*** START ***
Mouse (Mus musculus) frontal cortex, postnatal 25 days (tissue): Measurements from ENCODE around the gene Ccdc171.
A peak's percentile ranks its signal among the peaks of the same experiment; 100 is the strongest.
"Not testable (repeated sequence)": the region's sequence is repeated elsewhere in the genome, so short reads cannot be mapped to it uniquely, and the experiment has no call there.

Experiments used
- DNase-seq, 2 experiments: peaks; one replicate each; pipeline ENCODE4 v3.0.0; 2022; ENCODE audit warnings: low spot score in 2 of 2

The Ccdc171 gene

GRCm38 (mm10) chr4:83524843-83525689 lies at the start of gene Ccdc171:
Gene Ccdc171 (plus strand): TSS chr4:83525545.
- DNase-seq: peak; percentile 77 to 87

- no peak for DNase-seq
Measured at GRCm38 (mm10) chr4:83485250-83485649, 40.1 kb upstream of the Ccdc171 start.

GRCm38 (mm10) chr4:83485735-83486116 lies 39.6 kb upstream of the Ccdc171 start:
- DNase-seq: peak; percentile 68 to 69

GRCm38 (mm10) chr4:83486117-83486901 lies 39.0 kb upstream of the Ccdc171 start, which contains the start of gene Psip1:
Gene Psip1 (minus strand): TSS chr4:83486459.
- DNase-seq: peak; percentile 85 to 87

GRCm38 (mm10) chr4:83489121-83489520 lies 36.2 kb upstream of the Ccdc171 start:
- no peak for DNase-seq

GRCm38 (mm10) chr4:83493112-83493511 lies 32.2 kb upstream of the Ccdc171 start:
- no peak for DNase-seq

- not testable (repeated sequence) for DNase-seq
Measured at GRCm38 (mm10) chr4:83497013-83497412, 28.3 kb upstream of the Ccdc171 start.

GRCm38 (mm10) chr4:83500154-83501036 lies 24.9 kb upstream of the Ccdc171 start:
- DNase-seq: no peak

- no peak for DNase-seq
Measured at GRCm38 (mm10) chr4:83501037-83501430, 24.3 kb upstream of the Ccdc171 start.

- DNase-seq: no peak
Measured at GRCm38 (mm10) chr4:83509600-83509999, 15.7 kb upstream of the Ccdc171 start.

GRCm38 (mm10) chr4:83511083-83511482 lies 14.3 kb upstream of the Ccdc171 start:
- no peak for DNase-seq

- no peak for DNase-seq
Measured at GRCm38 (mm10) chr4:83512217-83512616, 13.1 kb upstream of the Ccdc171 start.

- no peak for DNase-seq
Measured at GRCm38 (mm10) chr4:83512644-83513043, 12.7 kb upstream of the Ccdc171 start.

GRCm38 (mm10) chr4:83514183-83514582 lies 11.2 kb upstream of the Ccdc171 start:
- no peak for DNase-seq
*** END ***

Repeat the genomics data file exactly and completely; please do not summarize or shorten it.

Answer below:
Mouse (Mus musculus) frontal cortex, postnatal 25 days (tissue): Measurements from ENCODE around the gene Ccdc171.
A peak's percentile ranks its signal among the peaks of the same experiment; 100 is the strongest.
"Not testable (repeated sequence)": the region's sequence is repeated elsewhere in the genome, so short reads cannot be mapped to it uniquely, and the experiment has no call there.

Experiments used
- DNase-seq, 2 experiments: peaks; one replicate each; pipeline ENCODE4 v3.0.0; 2022; ENCODE audit warnings: low spot score in 2 of 2

The Ccdc171 gene

GRCm38 (mm10) chr4:83524843-83525689 lies at the start of gene Ccdc171:
Gene Ccdc171 (plus strand): TSS chr4:83525545.
- DNase-seq: peak; percentile 77 to 87

- no peak for DNase-seq
Measured at GRCm38 (mm10) chr4:83485250-83485649, 40.1 kb upstream of the Ccdc171 start.

GRCm38 (mm10) chr4:83485735-83486116 lies 39.6 kb upstream of the Ccdc171 start:
- DNase-seq: peak; percentile 68 to 69

GRCm38 (mm10) chr4:83486117-83486901 lies 39.0 kb upstream of the Ccdc171 start, which contains the start of gene Psip1:
Gene Psip1 (minus strand): TSS chr4:83486459.
- DNase-seq: peak; percentile 85 to 87

GRCm38 (mm10) chr4:83489121-83489520 lies 36.2 kb upstream of the Ccdc171 start:
- no peak for DNase-seq

GRCm38 (mm10) chr4:83493112-83493511 lies 32.2 kb upstream of the Ccdc171 start:
- no peak for DNase-seq

- not testable (repeated sequence) for DNase-seq
Measured at GRCm38 (mm10) chr4:83497013-83497412, 28.3 kb upstream of the Ccdc171 start.

GRCm38 (mm10) chr4:83500154-83501036 lies 24.9 kb upstream of the Ccdc171 start:
- DNase-seq: no peak

- no peak for DNase-seq
Measured at GRCm38 (mm10) chr4:83501037-83501430, 24.3 kb upstream of the Ccdc171 start.

- DNase-seq: no peak
Measured at GRCm38 (mm10) chr4:83509600-83509999, 15.7 kb upstream of the Ccdc171 start.

GRCm38 (mm10) chr4:83511083-83511482 lies 14.3 kb upstream of the Ccdc171 start:
- no peak for DNase-seq

- no peak for DNase-seq
Measured at GRCm38 (mm10) chr4:83512217-83512616, 13.1 kb upstream of the Ccdc171 start.

- no peak for DNase-seq
Measured at GRCm38 (mm10) chr4:83512644-83513043, 12.7 kb upstream of the Ccdc171 start.

GRCm38 (mm10) chr4:83514183-83514582 lies 11.2 kb upstream of the Ccdc171 start:
- no peak for DNase-seq